It is estimated that only about 1,000 real geisha currently practice this traditional art in the entire country of Japan, and unless you have big bucks to spend, you're probably not ever going to get more than a glimpse of one. To summarize the wiki article (linked above, it's quite interesting): geisha are artists who are trained in dance, song, and other forms of entertainment to be able to entertain guests. The misconception about them being prostitutes comes from people making stuff up since the institution is so secretive.
The Gion district of Kyoto is apparently the most geisha-tastic area of Japan; the most prominent geisha can be found here. Geisha is plural for geisha, by the way, so work with that. We've seen a total of eight-ish geisha in our time here, and apparently they're all fake. The real geisha only come out at dusk and walk briskly to their destination. The many other geisha walking around are people who pay to dress up like geisha and take pictures. But since they're commonly Japanese girls, they look real to me. See? They look nice, I think:
The point is, we realized that you can pay to dress up like a geisha and take pictures; Alana and I thought that sounded like a fabulous idea. We found this really nice website for a place in Kyoto and went to stake it out. I figured they would be booked up since they have a reservation form that talks about reserving weeks in advance, but the lady said she could squeeze us in at 5pm that day! We were super excited.
Arriving back at 5pm to start or geisha journey, we spent the next two hours in a little house with very short doorways being primped and prepped as geisha. This is the tale of what happens behind fake geisha doors.
We were brought into a locker room and told, in broken English, to strip down to our undies and put on a little robe. There were lockers to store our stuff and they gave us a tiny cute wicker basket to put our camera and locker keys in to take with us. There were some other Japanese girls in the tiny room who were taking their makeup off; they had just finished their geisha experiences. Upon noting my confusion on how to strap the robe on (you had to put the rope through a hole in the side of the robe...more complex than necessary), one of the girls came over to help me secure my robe. When she wrapped the rope around me the right way it barely met again in the front. I could not tie a bow like I was supposed to and instead had to tie a tiny knot. Damn tiny clothing. Robed (or, partially robed for me), we proceeded across the hall to the makeup room.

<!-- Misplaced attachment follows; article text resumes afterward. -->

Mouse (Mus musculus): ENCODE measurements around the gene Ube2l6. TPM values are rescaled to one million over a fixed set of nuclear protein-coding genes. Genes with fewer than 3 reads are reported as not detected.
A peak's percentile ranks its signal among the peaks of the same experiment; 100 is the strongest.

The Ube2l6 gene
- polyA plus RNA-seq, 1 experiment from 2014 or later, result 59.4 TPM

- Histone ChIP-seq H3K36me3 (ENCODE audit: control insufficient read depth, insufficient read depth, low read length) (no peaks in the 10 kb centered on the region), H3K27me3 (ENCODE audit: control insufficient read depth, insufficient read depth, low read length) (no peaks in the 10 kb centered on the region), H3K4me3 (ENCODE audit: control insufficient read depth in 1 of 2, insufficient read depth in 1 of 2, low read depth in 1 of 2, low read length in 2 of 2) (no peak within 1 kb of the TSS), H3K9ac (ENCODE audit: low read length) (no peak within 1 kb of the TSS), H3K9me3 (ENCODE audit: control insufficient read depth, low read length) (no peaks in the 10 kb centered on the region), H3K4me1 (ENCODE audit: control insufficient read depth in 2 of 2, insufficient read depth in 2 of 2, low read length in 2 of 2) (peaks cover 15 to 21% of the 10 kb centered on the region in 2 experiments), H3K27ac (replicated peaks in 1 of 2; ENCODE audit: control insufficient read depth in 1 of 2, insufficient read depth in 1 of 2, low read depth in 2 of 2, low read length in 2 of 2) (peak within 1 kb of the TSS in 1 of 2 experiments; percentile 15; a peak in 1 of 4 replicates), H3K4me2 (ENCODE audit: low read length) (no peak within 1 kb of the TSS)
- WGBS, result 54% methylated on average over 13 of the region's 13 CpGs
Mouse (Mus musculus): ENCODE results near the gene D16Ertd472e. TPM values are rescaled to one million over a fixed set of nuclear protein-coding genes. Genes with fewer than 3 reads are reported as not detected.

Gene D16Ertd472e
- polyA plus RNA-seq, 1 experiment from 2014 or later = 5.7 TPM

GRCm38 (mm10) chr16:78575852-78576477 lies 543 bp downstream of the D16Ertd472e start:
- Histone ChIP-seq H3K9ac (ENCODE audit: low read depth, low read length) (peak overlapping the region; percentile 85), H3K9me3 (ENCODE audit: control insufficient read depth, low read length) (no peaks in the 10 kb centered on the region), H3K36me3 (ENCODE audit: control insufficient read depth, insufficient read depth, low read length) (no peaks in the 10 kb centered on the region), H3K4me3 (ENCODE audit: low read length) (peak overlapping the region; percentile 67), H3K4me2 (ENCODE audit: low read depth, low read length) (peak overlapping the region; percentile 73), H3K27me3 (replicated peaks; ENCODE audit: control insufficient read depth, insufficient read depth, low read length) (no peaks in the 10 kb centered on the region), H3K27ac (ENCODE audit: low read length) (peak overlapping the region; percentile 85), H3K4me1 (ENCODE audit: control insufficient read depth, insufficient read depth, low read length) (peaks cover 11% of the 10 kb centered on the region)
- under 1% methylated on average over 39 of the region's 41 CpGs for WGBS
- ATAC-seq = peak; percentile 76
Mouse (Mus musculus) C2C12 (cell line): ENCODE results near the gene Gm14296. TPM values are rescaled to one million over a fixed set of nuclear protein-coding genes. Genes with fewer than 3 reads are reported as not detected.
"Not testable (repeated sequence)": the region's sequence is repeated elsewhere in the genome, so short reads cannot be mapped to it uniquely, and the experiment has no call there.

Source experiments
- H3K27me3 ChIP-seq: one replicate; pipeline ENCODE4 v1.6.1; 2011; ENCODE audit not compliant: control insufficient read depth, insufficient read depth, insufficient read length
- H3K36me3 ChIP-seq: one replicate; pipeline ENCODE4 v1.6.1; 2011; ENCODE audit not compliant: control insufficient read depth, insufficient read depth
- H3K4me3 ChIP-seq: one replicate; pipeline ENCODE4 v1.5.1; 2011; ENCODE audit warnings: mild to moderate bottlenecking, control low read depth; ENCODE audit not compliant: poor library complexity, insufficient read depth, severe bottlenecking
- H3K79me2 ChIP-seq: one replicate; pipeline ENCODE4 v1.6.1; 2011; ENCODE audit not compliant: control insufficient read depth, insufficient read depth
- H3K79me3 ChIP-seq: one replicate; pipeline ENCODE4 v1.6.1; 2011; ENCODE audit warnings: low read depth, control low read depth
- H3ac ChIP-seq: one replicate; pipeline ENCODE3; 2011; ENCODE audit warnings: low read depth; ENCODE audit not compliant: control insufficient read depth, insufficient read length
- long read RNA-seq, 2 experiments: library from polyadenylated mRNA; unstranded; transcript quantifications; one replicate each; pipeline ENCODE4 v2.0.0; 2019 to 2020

We were each sat on a stool next to each other facing a mirrored wall. We each had a girl to make us up. They began by putting a little netting over our hair to secure the hair down. Next, some baby oil went on our faces and necks, followed by some wax which the girl said was makeup base. After that they used big, flat, semi-circular brushes to lather on white paint to our faces and necks. Back of the neck, chest, neck, chin, and bottom half of the face were covered in about 30 seconds. They they used a slightly pinker color on the forehead, eyes and cheeks, though the colors looked the same when I opened my eyes. Next they took a big puffy thing that looks like what you use to apply powder (like over your foundation makeup) and slapped our faces and necks with it to make a nice even look to get rid of the brush strokes.
We were ghost white and it was weird. They then used some pink blush on our eyelids and below our eyes. A lot of this is very subtle but ends up with a very nice look; I was surprised at how intricate it all was. Then came the red eyeliner along the bottom of our eyes, then red, brown and black eyebrow pencil, then black liquid eyeliner along the top of the lids. My girl asked me to smile (closed mouth smile) and painted on my bright red lips. Mascara on the top lashes and we were all geisha-faced.